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Kazha comes to Boulder on June 22

Los Angeles-formed Japanese band makes final leg in inaugural U.S. tour at Rock N Soul Cafe

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Kazuha Oda, of Kazha, poses in this undated promotional photo. The band will perform at 7:30 p.m. on June 22 at the Rock N Soul Cafe in Boulder.

Kahza at Rock N Soul Cafe
Tuesday, June 22
Time: 7:30 p.m.
Place: Rock N Soul Cafe, 5290 Arapahoe Ave., Boulder, 80303
Cost: $8/advance; $10/at the door [buy tickets]


Kazha's official MySpace page

Kazuha Oda may have sang pop music, but rock is in her blood.


Oda was a solo pop artist in Japan during the first half of this past decade and released four albums through the course of her career. But having been a fan of groups such as Van Halen, Green Day and The Smashing Pumpkins growing up, she had to answer the true sound residing inside her.


"When I started singing when I was a little kid, I wanted to be a rock singer," she said. " ... For some reason, because my parents told me if I wanted to become a singer, I should learn from the beginning, so I took classic lessons.


"I just went to classic and pop, but actually I wanted to become a rock singer."


Now with the rock band Kazha – whose moniker takes from her name – the group embarked on its first cross-country tour in May. The last leg will be at 7:30 p.m. on June 22 at the Rock N Soul Cafe in Boulder.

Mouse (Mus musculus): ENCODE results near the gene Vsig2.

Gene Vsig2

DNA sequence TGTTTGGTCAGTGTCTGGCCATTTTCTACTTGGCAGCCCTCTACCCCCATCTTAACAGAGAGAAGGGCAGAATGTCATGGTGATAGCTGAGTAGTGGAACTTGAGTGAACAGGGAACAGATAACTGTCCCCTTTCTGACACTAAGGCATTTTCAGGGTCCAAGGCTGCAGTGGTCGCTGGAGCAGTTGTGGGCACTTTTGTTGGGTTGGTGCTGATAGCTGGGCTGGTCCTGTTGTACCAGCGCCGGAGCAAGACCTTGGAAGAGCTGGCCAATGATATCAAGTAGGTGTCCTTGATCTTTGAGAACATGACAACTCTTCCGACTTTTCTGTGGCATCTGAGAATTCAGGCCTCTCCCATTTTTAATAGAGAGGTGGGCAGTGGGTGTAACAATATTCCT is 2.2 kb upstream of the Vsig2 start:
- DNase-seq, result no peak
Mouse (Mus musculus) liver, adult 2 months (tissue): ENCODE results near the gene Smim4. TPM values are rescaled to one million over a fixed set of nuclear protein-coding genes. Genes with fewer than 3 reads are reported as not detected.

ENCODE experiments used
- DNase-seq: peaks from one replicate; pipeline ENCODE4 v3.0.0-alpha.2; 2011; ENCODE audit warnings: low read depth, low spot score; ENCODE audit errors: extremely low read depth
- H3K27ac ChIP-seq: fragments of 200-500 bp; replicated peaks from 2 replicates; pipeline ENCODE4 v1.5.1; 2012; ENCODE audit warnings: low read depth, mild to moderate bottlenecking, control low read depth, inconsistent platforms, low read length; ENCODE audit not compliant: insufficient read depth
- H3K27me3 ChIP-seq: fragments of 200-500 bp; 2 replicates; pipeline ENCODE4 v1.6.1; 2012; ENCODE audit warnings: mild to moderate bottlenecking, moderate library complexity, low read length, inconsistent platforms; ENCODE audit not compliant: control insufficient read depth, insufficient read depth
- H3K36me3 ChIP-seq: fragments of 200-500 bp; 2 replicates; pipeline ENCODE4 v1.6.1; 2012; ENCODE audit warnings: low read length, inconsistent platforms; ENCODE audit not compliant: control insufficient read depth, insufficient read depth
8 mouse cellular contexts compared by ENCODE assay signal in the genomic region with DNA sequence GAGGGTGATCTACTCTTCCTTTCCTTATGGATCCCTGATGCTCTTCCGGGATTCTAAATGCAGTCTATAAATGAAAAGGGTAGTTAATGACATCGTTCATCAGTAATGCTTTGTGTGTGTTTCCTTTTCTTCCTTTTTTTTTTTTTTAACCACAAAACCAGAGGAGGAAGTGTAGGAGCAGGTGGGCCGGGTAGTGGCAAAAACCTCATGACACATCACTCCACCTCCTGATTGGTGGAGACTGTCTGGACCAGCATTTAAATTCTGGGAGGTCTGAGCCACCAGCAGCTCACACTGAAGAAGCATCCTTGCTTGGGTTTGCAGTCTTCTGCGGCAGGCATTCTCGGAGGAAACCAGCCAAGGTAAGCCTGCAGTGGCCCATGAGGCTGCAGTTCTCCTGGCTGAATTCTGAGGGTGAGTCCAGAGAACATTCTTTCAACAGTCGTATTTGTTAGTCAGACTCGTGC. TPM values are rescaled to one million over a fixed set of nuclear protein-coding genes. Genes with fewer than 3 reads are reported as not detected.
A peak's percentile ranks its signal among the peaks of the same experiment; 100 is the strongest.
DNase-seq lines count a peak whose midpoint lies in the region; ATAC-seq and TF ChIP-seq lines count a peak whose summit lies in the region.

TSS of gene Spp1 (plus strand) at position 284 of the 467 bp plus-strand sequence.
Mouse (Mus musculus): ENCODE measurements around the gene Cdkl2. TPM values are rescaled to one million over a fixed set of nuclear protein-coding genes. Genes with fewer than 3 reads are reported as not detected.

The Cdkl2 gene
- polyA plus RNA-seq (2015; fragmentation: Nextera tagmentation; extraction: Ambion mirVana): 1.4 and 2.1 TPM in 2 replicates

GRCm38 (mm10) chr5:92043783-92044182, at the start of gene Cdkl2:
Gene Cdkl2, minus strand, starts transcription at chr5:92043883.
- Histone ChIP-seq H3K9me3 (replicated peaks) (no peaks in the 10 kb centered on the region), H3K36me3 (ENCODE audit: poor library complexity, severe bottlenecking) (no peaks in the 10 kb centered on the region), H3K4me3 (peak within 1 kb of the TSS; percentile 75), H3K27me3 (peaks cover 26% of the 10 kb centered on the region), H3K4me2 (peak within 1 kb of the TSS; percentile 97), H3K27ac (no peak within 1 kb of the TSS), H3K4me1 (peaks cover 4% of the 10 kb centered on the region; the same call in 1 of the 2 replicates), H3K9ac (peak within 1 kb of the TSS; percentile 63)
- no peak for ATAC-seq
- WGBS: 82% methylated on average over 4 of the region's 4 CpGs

The band's sound is predominantly rock, mixing Oda's sweet vocals with Hideki Matsushige's guitar riffs, Yota Sato's bass lines and drummer Rui Aranai's rhythms. A unique aspect of the band's music is its transition between English to Japanese in their songs. Oda said that while some of the lyrics needed to be in Japanese, she wanted to appeal to a more global audience with the use of English.


The group formed in 2008 in Los Angeles when Oda and Matsushige – who had both been in a metal band at the time – decided to start their own project.


"We wanted to start a new band because the music style wasn't what we were thinking about," she said.


They teamed with bassist Zen Takamura, and traveled to Japan to find Aranai to complete the band. Sato would later replace Takamura because of health reasons.


The members' eclectic musical backgrounds – from Matsushige's love of rock and fusion to Rui's R&B and jazz – lent to different genre variations on certain songs off their debut album, Overture.


"Our performance has a unique style because everyone is from different genres," Oda said. "So the way they play or perform is really different from each other."


Making the long trek from Los Angeles to the east coast and back is tiring, Oda admits, but she said it is a fun way to explore the country. She added that this is her first trip to Colorado, but the group will return to play at Nan Desu Kan in Sept. 10.


"Sometimes it's exhausting," Oda said about the tour. "We could get really tired sometimes and we just have to perform. And right after the performance, we just have to drive, sometimes 24 hours or more.


"We are having a great time because most of the states, we have never been in. ... It's a great adventure for us."

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